A Graphic Telling of “The Lottery”

Stills from “The Lottery,” courtesy of Hill & Wang.

Stills from “The Lottery,” courtesy of Hill & Wang.

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In adapting “The Lottery” from its classic short story format into a full-length graphic novel, Miles Hyman faced a daunting task. As the grandson of Shirley Jackson, the iconic short story had followed him for much of his life, as far back as when Jackson herself babysat him as a toddler.

But despite the difficulty of translating the story’s subtlety and foreboding to a new medium, Hyman felt drawn to the challenge. “I felt an odd connection to the story early on,” says Hyman in an interview with Rehman Tungekar. “It’s one of those stories where you take something different away from it every time you read it.”

The recently released graphic novel version of the tale is, in Hyman’s view, much more than simply an illustrated version. Instead, it represents an entirely new reading of the much beloved short story. He walked us through a few of the specific ways that the graphic medium lends itself to a unique but true-to-form take on the tale.

New in the graphic novel: The overnight encounter where Graves and Summers get together to prepare the box, folding the pieces of paper.

Hyman: “This scene isn’t just decorative. It brings us into the story with two very carefully planned, intense moments. The first creates this atmosphere of foreboding, that something mysterious is taking place. The second is that it gives us the tools of “The Lottery” right from the outset. We have the black box, the pieces of paper, we know that one of them has a black spot on it. It allows us to show those things to the reader, rather than explaining it in words.”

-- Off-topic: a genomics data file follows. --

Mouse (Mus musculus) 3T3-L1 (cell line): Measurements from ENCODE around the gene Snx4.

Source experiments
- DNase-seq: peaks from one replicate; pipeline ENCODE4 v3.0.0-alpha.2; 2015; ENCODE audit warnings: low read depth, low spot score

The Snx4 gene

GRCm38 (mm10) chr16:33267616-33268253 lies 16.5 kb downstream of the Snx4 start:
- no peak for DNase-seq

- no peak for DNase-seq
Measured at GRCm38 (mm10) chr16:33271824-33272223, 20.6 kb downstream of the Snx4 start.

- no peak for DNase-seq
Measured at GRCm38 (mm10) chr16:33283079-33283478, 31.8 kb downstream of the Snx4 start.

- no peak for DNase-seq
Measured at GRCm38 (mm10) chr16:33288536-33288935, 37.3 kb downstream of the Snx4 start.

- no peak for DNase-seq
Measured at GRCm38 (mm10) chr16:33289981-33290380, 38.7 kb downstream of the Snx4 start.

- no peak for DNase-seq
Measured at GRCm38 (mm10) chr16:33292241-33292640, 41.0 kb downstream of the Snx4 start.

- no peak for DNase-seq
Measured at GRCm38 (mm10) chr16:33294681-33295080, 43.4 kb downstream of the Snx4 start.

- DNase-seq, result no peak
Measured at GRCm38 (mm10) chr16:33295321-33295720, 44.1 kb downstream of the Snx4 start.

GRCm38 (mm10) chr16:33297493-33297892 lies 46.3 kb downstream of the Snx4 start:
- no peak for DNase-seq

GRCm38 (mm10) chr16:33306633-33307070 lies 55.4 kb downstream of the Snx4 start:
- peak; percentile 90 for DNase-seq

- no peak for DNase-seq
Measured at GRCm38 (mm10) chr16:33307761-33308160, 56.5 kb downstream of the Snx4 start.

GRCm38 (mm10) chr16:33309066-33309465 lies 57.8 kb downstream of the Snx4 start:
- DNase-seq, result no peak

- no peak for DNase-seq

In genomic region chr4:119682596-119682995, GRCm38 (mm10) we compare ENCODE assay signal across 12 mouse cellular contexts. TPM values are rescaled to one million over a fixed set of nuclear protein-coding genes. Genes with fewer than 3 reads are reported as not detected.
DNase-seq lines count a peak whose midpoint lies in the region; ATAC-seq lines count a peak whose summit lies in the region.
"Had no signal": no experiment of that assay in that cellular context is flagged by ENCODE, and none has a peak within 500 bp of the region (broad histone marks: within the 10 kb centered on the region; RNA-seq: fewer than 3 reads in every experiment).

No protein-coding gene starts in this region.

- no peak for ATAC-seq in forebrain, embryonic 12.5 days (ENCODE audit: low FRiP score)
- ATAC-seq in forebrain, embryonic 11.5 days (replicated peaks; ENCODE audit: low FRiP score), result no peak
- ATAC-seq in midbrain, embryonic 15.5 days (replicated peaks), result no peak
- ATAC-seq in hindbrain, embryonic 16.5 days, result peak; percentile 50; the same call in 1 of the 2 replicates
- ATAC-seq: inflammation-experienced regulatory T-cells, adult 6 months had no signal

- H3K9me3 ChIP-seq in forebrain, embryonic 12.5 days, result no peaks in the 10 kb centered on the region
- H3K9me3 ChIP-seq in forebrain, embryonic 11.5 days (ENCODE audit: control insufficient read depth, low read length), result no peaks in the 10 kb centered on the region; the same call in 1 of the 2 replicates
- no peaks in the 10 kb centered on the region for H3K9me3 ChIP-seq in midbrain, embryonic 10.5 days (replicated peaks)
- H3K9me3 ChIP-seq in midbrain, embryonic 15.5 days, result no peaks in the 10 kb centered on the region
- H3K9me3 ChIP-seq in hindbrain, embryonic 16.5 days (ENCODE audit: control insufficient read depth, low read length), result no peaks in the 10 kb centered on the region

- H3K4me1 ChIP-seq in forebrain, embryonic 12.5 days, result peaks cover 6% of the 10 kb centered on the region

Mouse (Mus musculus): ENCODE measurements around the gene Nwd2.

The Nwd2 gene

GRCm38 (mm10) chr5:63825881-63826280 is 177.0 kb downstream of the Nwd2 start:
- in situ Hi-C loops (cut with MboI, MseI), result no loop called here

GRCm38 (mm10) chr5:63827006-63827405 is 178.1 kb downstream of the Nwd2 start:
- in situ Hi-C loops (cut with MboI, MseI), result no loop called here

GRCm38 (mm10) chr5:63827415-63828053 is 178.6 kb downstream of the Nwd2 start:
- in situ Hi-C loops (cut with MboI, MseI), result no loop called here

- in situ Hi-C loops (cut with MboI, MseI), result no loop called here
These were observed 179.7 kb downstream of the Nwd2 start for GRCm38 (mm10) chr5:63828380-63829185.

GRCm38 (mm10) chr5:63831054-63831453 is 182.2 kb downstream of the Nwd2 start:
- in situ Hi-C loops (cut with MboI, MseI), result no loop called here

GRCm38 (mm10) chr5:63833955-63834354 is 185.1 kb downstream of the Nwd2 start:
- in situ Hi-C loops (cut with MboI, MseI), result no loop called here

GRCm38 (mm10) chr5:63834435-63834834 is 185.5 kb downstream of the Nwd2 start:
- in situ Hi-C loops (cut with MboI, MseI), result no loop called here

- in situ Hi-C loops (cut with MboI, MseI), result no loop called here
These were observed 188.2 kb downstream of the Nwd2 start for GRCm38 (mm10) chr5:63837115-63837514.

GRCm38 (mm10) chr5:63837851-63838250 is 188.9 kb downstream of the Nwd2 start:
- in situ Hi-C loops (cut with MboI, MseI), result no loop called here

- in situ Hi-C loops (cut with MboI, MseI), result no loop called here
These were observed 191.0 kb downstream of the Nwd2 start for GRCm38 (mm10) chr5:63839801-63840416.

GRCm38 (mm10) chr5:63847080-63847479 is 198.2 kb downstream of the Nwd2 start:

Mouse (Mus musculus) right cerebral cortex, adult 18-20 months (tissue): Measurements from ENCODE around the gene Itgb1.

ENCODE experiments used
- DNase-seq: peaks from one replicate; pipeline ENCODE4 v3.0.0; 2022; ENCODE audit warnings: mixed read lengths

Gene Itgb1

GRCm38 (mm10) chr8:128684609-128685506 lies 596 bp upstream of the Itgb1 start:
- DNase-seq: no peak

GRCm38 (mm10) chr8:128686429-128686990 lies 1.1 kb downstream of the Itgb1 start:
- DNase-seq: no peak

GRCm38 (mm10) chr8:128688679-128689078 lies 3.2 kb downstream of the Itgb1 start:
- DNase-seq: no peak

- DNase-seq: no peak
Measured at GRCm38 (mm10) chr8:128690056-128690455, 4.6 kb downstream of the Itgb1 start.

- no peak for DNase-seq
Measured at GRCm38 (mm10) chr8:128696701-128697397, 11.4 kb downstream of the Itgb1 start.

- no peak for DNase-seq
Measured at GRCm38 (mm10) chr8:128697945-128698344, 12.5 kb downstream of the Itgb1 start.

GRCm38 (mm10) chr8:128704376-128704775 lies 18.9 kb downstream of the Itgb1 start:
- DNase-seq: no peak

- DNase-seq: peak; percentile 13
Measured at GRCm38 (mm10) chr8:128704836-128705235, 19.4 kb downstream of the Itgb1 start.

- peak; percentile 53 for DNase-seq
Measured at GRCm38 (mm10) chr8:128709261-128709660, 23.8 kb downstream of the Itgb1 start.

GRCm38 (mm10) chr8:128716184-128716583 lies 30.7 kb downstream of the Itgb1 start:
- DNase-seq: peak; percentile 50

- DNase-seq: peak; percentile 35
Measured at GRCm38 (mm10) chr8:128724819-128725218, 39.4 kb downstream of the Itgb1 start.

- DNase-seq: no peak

From the story: The morning of June 27th was clear and sunny, with the fresh warmth of a full-summer day; the flowers were blossoming profusely and the grass was richly green.

Hyman: “What was absolutely important was that the graphic novel adaptation works on the same level as the original. And that the ending is as shocking and disturbing as in the written version. It’s a very short, short story, but the graphic novel prolongs the action — it’s 135 pages — and so I really take my time to develop a sense of the place.”


From the story: Every year, after the lottery, Mr. Summers began talking again about a new box, but every year the subject was allowed to fade off without anything’s being done. The black box grew shabbier each year: by now it was no longer completely black but splintered badly along one side to show the original wood color, and in some places faded or stained.

Hyman: “I spent a lot of time thinking about how to make sure that the story’s secrets are never really unveiled until the end. The trick is that there’s so much hidden in that original story that when you go from a purely written form to a visual form, you’re showing so much, and therefore potentially giving away a lot of what’s about to happen, which would obviously mean that you had failed at your tasks. I wanted to be careful not to do that.”


From the story: Thought we were going to have to get on without you, Tessie.” Mrs. Hutchinson said. grinning, “Wouldn’t have me leave m’dishes in the sink, now, would you. Joe?,” and soft laughter ran through the crowd as the people stirred back into position after Mrs. Hutchinson’s arrival.

Hyman: “I really studied Shirley Jackson’s use of language. How she went about maintaining the suspense, and having the end — which we sort of guess all along, but don’t really want to believe is going to happen — how to have that happen on a visual level was a huge challenge.”


From the story: For a minute, no one moved, and then all the slips of paper were opened. Suddenly, all the women began to speak at once, saving. “Who is it?,” “Who’s got it?,” “Is it the Dunbars?,” “Is it the Watsons?” Then the voices began to say, “It’s Hutchinson. It’s Bill,” “Bill Hutchinson’s got it.”

Hyman: “One of the ways I went about doing that was sort of in the way she does — by focusing on the small things. By focusing on the gestures. On the glances exchanged between villagers. On the simple phrases that truly don’t mean anything between neighbors — greetings and comments.”


From the story: “All right, folks.” Mr. Summers said. “Let’s finish quickly.”

Hyman: “All those little things allow us to be a little bit too close the action to really understand what we’re witnessing. Shirley Jackson does exactly the same thing with her language — we’re always just a little bit too close.”

 

This piece was also published on Medium.